The Great Automatic Grammatizator and Other Stories by Roald Dahl
Puffin Books - Fiction/Short Stories
The Great Automatic Grammatizator is a collection of Roald Dahl's adult stories specifically gathered to market to young adults. To be honest, I doubt I realized it was marketed to the YA crowd when I bought it because it was one of those books I snatched up at such a bargain price that the manner in which it was classified surely didn't matter. But, I thought the Young Adult classification was rather interesting given the fact that some of the stories seemed awfully adult -- not in a rude way but in the manner of events or situations.
"Mrs. Bixby and the Colonel's Coat", for example, is a horror story involving a married woman, a lover, and a mink coat. The story tells what happens when Mrs. Bixby, who has had a lengthy affair with a wealthy colonel, gets a beautiful mink coat as a parting gift when he decides to end the affair. You get into Mrs. Bixby's head a bit, which is part of the adultness and creepy factor. She considers her husband a dull man, not exciting or particularly handsome, and certainly less demanding in the bedroom as the years of her marriage and affair have gone by.
There's no way she can justify the acquisition of a fancy mink coat, so she decides to pawn the coat without giving the shop her personal information. She then informs her husband that she's found a pawn ticket with no name on it. He agrees to collect the pawned item for the $50 disbursement listed on the ticket because it must be something of great value -- whatever some unknown person pawned, he assumes it's worth paying $50 for. There's a clever, awful twist that I probably shouldn't mention but . . . here, I'll save you with a spoiler alert, so you can decide whether or not to read on:
SPOILER ALERT - Don't read this spoiler if you plan to read the short story, "Mrs. Bixby and the Colonel's Coat" right away (or you just don't want to know the ending because that would be cheating)!!!! You have been warned!
It turns out Mrs. Bixby's husband, a dentist of moderate means (who certainly couldn't afford such a deliriously high-quality mink coat) has been having an affair of his own. His wife eagerly shows up at his dental practice expecting to find that he's retrieved the coat. Instead, he hands her a hideous mink collar with two little mink heads grasping each other's jaws. And, then the dentist's secretary walks by in a glossy mink coat.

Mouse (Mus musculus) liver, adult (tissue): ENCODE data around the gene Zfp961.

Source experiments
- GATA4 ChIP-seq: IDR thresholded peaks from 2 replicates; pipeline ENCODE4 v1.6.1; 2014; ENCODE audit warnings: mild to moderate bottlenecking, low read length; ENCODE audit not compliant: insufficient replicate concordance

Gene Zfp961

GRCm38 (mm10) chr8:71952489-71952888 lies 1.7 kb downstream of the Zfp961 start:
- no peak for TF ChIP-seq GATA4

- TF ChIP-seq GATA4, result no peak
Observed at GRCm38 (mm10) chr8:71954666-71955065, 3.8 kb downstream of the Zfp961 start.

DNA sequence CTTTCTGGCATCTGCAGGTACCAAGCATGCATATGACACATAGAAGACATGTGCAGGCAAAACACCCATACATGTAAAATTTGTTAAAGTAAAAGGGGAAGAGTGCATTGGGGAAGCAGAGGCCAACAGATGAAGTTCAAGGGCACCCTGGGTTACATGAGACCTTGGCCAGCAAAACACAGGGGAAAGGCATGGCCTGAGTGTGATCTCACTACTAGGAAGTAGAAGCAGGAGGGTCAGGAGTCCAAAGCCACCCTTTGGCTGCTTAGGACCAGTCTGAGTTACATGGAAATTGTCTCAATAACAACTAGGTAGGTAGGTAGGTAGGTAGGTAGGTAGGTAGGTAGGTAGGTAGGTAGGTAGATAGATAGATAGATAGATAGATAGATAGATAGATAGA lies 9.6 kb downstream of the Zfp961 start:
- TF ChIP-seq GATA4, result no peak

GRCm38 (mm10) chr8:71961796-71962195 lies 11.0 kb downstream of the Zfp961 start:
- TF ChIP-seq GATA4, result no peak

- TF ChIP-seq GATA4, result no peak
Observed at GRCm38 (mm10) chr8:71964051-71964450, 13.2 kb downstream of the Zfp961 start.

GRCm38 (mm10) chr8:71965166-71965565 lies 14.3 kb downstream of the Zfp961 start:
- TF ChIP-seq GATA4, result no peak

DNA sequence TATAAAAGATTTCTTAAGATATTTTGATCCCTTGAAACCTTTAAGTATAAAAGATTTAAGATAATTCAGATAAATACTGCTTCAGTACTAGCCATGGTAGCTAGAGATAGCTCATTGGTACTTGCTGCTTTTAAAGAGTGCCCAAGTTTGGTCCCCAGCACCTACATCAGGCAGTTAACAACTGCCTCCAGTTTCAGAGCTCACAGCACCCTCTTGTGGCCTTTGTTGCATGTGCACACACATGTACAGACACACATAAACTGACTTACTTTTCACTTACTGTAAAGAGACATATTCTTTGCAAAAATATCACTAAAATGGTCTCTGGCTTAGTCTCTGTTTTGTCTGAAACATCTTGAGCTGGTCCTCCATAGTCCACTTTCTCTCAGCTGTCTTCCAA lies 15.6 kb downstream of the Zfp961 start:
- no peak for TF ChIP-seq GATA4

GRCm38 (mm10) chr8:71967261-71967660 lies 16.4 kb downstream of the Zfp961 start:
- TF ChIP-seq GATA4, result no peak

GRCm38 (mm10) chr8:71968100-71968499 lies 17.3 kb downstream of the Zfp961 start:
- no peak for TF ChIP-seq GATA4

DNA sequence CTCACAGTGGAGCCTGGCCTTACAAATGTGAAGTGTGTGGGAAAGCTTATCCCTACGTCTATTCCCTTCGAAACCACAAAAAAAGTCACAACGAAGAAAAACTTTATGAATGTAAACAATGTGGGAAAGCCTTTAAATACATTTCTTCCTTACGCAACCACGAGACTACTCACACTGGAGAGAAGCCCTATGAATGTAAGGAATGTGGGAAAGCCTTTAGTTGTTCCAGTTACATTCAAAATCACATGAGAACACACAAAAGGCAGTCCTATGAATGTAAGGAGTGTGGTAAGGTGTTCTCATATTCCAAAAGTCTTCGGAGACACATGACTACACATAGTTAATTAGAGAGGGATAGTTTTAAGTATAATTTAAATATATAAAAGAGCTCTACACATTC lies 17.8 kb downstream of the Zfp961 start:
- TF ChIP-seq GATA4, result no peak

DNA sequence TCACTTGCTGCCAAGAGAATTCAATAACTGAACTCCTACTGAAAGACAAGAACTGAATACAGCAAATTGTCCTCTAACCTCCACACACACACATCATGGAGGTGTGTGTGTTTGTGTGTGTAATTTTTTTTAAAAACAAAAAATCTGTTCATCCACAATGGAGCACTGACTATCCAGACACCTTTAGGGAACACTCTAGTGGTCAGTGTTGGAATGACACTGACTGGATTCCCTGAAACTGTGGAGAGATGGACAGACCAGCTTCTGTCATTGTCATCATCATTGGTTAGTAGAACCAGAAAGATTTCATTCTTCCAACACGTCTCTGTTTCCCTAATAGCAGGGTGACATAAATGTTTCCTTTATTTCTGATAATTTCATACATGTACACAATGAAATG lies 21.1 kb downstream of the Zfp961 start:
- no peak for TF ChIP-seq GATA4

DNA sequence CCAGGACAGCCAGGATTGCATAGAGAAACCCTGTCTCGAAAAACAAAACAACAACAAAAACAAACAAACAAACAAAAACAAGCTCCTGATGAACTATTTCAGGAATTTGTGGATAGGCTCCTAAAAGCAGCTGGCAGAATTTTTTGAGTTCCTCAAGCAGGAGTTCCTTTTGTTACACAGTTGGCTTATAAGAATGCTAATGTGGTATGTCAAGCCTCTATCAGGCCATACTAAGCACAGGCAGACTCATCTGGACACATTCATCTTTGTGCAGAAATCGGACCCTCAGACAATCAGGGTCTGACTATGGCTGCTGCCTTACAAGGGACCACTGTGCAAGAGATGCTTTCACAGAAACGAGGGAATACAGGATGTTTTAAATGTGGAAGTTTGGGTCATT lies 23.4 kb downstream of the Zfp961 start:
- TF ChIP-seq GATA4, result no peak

END SPOILER!!! It's safe, you can come out, now.
The situation in that story seems pretty adult to me but, then again, I suppose affairs are just run-of-the-mill to the younger crowd, these days, given what's on TV.
The way Roald Dahl takes ordinary situations and turns them into horror reminds me a bit of Richard Matheson's short stories, such as "The Incredible Shrinking Man". Like Matheson, Dahl's stories begin with a completely ordinary person or situation. Something minor but ominous or telling occurs and then the author keeps ramping up the suspense until the story ends on a truly awful note or with a surprising twist. His stories are creepy, but at the same time Dahl maintains his sense of humor. I do love Dahl's sense of humor. My favorite of his works by far was Going Solo, one of two memoirs he wrote -- at least in part because his real-life anecdotes tend to be really funny. The creepy factor is missing entirely from Going Solo.
I enjoyed The Great Automatic Grammatizator and Other Stories, but there was only one story that I considered knock-your-socks-off amazing writing and that was "Katina", the story of a young Greek girl who is adopted by RAF fighters "in the last days of the Greek campaign" of WWII, after her family is killed in the bombing. "Katina" is an incredibly vivid, moving story, unquestionably realistic because Dahl served in the RAF and experienced WWII first-hand. The brutal honesty of the story and its tragic ending combine to make "Katina" both believable and poignant. I think "Katina" is worth the price of the book. It's truly a beautiful piece of writing.